tablets

Amazon Kindle Fire HD 8.9 Review

A notable size upgrade over the first Kindle Fire HD, the 8.9 inch version falls a bit short.

November 29, 2012
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Introduction

After a long wait, the Amazon Kindle Fire HD 8.9 inch is finally here. A bigger variant of its little brother, the Kindle Fire HD, the Amazon Kindle Fire HD 8.9 inch brings a better performance and size to the table(t), though it does fall short in many areas like color gamut and reflectivity.

Design & Usability

Simple, efficient design stunted by software

Due to its comparatively light weight, the Amazon Kindle Fire HD 8.9 inch is fairly easy to hold for long periods of time. Without any sharp angles, the bezel on the Kindle doesn't dig into your hand after a long period of use, so most users should find holding it to be fairly comfortable.

Most interactions with your tablet will be governed entirely by the operating system's re-skinned interface, which is a bit of a chore. Tweet It

Controlling a tablet through a capacitive touchscreen is simple enough, as it registers your touch quickly and accurately. However, because there are so few physical controls, most interactions with your tablet will be governed entirely by the operating system's re-skinned interface, which is a bit of a chore. Basic functions are located in a horizontal list near the top of the screen, settings are in a swipe-down menu at the top, and the menu bar can be called out by tapping the bottom of the screen.

Unlike Android, you can't customize your lock screen or home screen. Unfortunately, the Kindle Fire HD tablets have ads that appear all the time on the lock screen, and they're there to stay. Similarly, you can't alter what's available to you on the home screen in the form of widgets or apps: The carousel of recent items will always be there until you decide to root the device and install an actual version of Android on there... if you elect to do so. Also missing from the Kindle Fire HD 8.9 is a feature that's usually available in both of Google and Apple's small tablets: GPS. While it may not matter to some, the lack of GPS means no maps, no navigation, and no services like what Google offers its fully-loaded Android tablets.

This Kindle has a lot to offer media mavens of all sorts, as it has a micro-HDMI port to export your content to a TV screen. Additionally, you can pair accessories with it using the Bluetooth 3.0+EDR wireless standard. The usual connectivity options for an Android-based tablet also apply here, as it has both a micro-USB port and a 3.5mm headphone jack.

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Performance

Few features, but fair performance

The bigger, badder brother of the Kindle Fire HD is built around a 7.625 x 4.75-inch screen, with a resolution of 1920 x 1200. With a high pixel density, any eBooks you decide to read on this piece of hardware will be very legible, but the color performance is terrible and the contrast is thoroughly average.

The Kindle Fire HD 8.9 is just not a good platform for finding the latest apps. Tweet It

In comparison to the virtual duopoly of app markets (Google and Apple), Amazon's selection pales in comparison, and as such, has a much higher percentage of apps that you are less likely to download. Not only that, but many of the more popular and stunning apps like Flipboard are nowhere to be found, so the Kindle Fire HD 8.9 is just not a good platform for finding the latest apps: It's a media consumption device at its core, and nothing more.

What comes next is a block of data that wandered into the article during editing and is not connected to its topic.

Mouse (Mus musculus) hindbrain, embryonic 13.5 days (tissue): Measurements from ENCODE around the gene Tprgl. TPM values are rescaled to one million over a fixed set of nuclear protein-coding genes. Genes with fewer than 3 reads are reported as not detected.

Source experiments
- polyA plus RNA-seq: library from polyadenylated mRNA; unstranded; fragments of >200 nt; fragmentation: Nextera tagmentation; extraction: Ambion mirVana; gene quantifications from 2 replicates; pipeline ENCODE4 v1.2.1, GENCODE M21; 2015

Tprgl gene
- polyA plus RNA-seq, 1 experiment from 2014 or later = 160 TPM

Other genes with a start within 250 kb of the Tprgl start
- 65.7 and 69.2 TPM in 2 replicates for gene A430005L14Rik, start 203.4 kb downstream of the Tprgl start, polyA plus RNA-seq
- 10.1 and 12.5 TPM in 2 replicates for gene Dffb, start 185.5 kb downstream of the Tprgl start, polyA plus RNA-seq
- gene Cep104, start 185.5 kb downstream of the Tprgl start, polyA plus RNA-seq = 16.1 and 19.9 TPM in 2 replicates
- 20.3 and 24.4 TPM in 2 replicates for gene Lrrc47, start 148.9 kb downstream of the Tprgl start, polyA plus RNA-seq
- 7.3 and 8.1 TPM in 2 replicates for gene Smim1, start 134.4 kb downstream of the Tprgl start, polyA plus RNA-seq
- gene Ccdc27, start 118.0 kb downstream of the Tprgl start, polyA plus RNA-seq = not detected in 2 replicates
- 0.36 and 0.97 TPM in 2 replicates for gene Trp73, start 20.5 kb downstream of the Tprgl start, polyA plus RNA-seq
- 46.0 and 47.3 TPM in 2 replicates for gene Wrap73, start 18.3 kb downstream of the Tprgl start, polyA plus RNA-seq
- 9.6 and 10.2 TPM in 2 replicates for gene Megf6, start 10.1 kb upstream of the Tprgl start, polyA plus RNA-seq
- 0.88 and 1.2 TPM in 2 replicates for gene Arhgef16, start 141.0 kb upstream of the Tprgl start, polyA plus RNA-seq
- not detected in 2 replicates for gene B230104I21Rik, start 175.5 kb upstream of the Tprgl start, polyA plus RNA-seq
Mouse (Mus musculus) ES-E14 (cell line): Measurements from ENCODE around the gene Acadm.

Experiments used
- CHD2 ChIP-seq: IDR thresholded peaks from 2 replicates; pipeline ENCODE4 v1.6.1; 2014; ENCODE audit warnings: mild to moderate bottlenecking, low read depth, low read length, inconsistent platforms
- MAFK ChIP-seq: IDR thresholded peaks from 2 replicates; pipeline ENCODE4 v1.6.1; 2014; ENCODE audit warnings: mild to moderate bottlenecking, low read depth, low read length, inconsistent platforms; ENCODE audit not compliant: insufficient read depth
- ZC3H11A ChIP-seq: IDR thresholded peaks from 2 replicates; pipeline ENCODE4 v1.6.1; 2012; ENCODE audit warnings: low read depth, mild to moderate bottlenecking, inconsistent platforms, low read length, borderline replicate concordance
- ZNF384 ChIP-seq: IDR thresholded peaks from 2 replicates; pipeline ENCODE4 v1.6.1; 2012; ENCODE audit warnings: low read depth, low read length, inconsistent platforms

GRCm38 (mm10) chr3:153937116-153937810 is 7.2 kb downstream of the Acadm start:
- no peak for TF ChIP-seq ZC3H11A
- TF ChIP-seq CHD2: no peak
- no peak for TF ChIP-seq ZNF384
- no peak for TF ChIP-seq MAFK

Conclusion

Awkwardly priced, and rather lacking compared to other tablets in its price range

If there's one thing the Kindle Fire HDs do well, it's media consumption for the masses. Fortunately for Amazon, that seems to be a winning strategy for its tablets, even if they're severely lacking in the internet features department. Despite the fact that their app selection is almost laughable behind that of Google and Apple, the Kindle Fire family seems to be doing well in the market as media consumption devices.

However, a tablet can be so much more than something to watch content on, and this is the main shortcoming of the Amazon Kindle Fire HD 8.9 inch: Its ceiling for usability is so low, and there's nothing you can to to change that. This isn't inherently a bad thing, as there are several different ways people like to use their tablets, it's just that there's one very specific use that the Kindle Fire HD 8.9 has, and that's it.

For those of you primarily looking for a way to stream movies, music, and literature onto a tablet with a decent screen on the cheap, the Amazon Kindle Fire HD 8.9 inch remains a great option if you're willing to deal with ads. If you're an app fiend or gaming nut, however, this is probably not the tablet for you.

Our editors review and recommend products to help you buy the stuff you need. If you make a purchase by clicking one of our links, we may earn a small share of the revenue. Our picks and opinions are independent from any business incentives.
Our editors review and recommend products to help you buy the stuff you need. If you make a purchase by clicking one of our links, we may earn a small share of the revenue. Our picks and opinions are independent from any business incentives.
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Our editors review and recommend products to help you buy the stuff you need. If you make a purchase by clicking one of our links, we may earn a small share of the revenue. Our picks and opinions are independent from any business incentives.

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